Map of the Sonoran Desert |
Habitats | North American Deserts
Images & Descriptions of the Sonoran Desert
Lower Colorado River Valley | Arizona Upland (including seasonal images & descriptions) | Plains of Sonora | Central Gulf Coast | Vizcaino | Magdalena | Foothills of Sonora
The region interpreted by the Arizona-Sonora Desert Museum consists of the Sonoran Desert itself and the included and adjacent habitats that influence its ecology and climate. More specifically, it includes:
- Southern Arizona north to the Mogollon Rim
- The southeastern corner of California (roughly south of a line drawn from Needles to Palm Springs to San Diego)
- The state of Sonora, Mexico
- The Baja California peninsula of Mexico
- The Gulf of California and its islands
The Sonoran Desert Region is rich in both habitats and species. Because of our location on the western edge of a continent in the horse latitudes, we have biotic communities representing all of the world's biomes:
Tundra occurs on the San Francisco Peaks near Flagstaff, Arizona, which rise above timberline to 12,600 feet. There, only 45 miles (72 km) from the northernmost saguaros of the Sonoran Desert (just north of the Mogollon Rim and not in the sonoran Desert proper), can be found some of the same plant species that grow in Alaska.
Coniferous forest occurs in the higher mountain ranges throughout the Sonoran Desert. This Rocky Mountain montane forest is the dominant vegetation of the cold- temperate Rocky Mountains. Its elevation increases southward until it is pushed off the tops of the mountains by excessive aridity and warmth in Mexico. In the mountains west of the Sonoran Desert are isolated islands of Sierran (as in Sierra Nevada) coniferous forest, characterized by different species of conifers and other plants.
Temperate deciduous forest is strictly represented only by scattered aspen groves and ribbons of riparian trees. But the foothills and lower mountain slopes of the Sonoran Desert's sky islands, and mountains east of the Sonoran Desert are wooded with oaks and pines, a mixture of coniferous forest and temperate deciduous forest tree types. This Madrean evergreen woodland (also called Mexican oak-pine woodland) is a warm-temperate community of the Sierra Madre Occidental. It extends as far north as central Arizona, where it is squeezed out by the cool-temperate Rocky Mountain forests above it and the more arid grassland and desert below.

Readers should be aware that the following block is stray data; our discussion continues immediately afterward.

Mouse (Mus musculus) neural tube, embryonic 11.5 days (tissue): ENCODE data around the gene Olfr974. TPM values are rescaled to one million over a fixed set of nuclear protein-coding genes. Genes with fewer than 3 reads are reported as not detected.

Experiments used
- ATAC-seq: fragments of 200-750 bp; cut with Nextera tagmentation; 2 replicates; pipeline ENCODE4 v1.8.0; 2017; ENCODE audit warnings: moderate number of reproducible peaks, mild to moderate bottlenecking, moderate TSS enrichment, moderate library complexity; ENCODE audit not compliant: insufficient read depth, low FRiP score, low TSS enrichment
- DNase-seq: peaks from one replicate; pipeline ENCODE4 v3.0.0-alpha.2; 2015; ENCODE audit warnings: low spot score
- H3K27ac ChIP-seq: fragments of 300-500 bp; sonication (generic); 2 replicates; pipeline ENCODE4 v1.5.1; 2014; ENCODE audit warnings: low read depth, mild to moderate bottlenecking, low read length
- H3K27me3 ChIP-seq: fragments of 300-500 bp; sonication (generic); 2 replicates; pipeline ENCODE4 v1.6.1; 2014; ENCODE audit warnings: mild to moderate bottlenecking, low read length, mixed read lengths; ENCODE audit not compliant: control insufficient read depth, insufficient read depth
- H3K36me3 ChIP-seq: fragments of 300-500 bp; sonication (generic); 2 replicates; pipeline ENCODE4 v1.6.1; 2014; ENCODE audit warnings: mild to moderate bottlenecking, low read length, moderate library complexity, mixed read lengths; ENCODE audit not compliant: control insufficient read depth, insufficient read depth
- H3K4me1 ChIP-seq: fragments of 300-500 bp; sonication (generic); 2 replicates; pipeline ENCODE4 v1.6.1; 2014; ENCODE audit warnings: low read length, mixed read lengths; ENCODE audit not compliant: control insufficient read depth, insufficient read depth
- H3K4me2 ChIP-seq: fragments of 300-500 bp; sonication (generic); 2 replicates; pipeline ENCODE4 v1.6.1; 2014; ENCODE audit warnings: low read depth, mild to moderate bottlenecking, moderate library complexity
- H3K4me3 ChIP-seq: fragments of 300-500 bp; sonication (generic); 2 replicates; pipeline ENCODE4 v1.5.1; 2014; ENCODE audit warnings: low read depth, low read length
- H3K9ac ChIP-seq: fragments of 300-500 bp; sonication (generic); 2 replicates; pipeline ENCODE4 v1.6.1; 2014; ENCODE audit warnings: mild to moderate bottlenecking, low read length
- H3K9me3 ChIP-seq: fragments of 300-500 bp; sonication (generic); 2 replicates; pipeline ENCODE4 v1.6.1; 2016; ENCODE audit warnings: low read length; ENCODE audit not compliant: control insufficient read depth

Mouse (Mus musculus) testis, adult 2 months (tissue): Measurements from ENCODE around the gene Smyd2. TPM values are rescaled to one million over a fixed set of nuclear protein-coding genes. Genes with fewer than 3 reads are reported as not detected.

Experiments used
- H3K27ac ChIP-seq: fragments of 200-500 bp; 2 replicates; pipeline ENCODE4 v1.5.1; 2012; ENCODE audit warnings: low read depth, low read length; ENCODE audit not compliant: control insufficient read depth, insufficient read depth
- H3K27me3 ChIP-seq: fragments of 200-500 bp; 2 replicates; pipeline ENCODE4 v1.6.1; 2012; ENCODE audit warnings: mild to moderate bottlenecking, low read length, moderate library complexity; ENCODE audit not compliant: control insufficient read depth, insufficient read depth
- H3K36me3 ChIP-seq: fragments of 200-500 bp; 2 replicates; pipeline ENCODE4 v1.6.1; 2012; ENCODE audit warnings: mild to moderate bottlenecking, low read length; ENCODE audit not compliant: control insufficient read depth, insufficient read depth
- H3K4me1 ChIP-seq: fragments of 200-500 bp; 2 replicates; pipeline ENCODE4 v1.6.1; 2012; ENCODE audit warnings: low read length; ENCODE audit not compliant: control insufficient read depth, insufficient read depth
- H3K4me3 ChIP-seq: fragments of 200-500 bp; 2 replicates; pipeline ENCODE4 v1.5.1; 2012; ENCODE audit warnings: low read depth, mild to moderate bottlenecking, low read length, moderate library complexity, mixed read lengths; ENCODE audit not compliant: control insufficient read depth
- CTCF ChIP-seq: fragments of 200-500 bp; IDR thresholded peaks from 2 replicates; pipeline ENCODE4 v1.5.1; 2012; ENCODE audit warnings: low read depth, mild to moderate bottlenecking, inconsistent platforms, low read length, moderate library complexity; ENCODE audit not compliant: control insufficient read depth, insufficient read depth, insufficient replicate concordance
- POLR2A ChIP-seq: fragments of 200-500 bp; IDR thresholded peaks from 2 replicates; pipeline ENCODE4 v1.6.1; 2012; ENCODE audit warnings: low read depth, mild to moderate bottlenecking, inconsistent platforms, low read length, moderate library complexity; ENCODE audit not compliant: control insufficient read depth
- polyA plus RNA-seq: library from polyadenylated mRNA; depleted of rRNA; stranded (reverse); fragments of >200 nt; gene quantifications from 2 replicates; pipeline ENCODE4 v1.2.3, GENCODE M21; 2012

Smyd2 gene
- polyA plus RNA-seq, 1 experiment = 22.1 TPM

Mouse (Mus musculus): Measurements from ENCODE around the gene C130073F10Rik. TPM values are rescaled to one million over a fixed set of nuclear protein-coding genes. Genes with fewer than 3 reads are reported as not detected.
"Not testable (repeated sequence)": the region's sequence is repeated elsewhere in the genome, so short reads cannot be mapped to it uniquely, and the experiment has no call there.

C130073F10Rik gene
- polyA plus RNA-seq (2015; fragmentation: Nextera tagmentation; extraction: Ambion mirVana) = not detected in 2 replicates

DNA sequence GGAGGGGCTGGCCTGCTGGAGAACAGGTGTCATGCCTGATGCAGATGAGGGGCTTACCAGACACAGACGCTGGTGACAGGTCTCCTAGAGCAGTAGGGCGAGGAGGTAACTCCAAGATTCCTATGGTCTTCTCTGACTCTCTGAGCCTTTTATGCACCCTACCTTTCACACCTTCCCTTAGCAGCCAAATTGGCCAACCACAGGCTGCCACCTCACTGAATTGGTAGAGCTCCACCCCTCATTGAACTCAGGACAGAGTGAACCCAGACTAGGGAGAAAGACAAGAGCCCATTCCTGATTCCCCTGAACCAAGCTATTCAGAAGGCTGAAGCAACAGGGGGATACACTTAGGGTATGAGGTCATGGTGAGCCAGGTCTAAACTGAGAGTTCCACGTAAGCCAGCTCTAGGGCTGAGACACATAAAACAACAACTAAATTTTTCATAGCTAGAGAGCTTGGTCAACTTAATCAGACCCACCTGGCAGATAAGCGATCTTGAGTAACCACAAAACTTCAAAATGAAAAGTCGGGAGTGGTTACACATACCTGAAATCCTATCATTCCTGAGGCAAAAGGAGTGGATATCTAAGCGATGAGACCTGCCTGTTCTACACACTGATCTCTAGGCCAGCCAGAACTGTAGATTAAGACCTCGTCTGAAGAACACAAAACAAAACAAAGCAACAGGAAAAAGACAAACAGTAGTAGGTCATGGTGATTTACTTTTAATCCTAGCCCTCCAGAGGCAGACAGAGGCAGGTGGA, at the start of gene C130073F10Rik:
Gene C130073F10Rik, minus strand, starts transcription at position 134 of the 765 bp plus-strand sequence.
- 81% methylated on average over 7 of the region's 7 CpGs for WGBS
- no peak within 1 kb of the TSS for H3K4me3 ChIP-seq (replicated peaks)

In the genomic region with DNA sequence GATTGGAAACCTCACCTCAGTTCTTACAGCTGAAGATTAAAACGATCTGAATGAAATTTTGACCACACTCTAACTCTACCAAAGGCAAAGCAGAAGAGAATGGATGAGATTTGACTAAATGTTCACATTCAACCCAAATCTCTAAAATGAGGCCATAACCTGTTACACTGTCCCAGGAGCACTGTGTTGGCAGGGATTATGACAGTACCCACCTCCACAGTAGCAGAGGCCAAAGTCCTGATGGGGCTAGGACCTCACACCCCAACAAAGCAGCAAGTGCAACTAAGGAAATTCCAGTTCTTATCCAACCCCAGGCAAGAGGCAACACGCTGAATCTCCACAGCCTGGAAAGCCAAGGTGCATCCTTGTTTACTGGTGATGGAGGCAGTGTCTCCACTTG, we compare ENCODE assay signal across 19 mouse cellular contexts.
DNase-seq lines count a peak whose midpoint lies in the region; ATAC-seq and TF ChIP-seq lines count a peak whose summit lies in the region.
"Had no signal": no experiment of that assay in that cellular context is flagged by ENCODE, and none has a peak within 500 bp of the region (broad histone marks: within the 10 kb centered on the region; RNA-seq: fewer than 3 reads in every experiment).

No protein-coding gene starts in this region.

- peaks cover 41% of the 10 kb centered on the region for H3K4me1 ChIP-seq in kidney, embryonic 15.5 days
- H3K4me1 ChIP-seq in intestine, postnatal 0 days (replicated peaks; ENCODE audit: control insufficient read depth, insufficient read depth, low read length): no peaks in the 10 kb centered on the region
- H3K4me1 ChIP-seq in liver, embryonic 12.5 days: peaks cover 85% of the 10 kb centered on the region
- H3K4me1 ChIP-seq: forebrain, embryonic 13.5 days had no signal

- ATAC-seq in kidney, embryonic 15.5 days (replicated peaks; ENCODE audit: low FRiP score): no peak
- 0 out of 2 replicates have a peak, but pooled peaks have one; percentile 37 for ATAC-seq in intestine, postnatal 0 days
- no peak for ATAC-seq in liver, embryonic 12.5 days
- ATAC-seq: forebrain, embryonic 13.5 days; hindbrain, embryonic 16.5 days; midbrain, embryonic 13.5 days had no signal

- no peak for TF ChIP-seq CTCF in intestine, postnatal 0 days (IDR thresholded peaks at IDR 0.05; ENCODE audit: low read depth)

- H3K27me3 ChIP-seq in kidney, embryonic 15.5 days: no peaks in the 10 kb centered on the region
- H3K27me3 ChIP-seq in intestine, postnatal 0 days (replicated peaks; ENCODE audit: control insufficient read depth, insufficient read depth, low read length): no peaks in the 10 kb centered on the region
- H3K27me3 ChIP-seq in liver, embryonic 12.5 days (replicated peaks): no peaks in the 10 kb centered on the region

Grassland in our region is mostly the semidesert grassland community, intermediate between desert and Great Plains grassland. Desert grassland or chaparral border the northern Sonoran Desert on the east and also occur on the lower slopes of the sky islands.
Chaparral borders the western edge of the Sonoran Desert in California and northern Baja California, the northeastern edge along the base of the Mogollon Rim of Arizona, and occurs in small patches on the higher sky islands.
Desert is the driest biome. Our center of interest is the Sonoran Desert. The other three North American deserts - the Mohave, Chihuahuan, and Great Basin, also occur in Arizona, the only state to have all four. See below for more details.
Thornscrub looks like a wet desert, and that's essentially what it is. It is intermediate between the desert and tropical forest biomes. The Sonoran Desert gradually merges into thornscrub in south-central Sonora and southern Baja Calfornia, Mexico. Part of the Sonoran Desert was recently reclassified as thornscrub, and other parts may soon be as well.
Tropical Forest is represented by tropical deciduous forest in southern Sonora and the cape of Baja California Sur. It's verdant during the brief summer rainy season and dry and mostly leafless the other nine months.
Riparian Communities are not biomes. Though they could be considered isolated ribbons of deciduous forest, they are better viewed as a unique habitat type. Several perennial and intermittent rivers flow through our region, the biggest being the Colorado. Desert ecologists include the vegetation in washes (arroyos) as "dry riparian" habitats. Though they may carry water only a few days a year or even less, they share most of their defining characteristics with traditional "wet" riparian habitats. They are chronically disturbed, unstable sites where water and nutrients are harvested and concentrated from larger areas (watersheds). Like wet rivers, washes are corridors for dispersal of plants and animals that need more water than the surrounding habitat.
North America has four major deserts: Great Basin, Mohave, Chihuahuan and Sonoran. Though all are defined primarily by their aridity, their different temperature and precipitation patterns have created distinctly dissimilar biotic communities.
The Great Basin Desert is both the highest and northernmost of the four and has very cold winters, which limit the growing season to the summer regardless of seasonal precipitation. Vegetation is dominated by a few species of low, small-leafed shrubs; there are almost no trees or succulents and not many annuals. The indicator (most common or conspicuous) plant is big sagebrush (Artemisia tridentata), which often grows in nearly pure stands over huge vistas. (Such cold shrub-deserts in the Old World are called steppes.)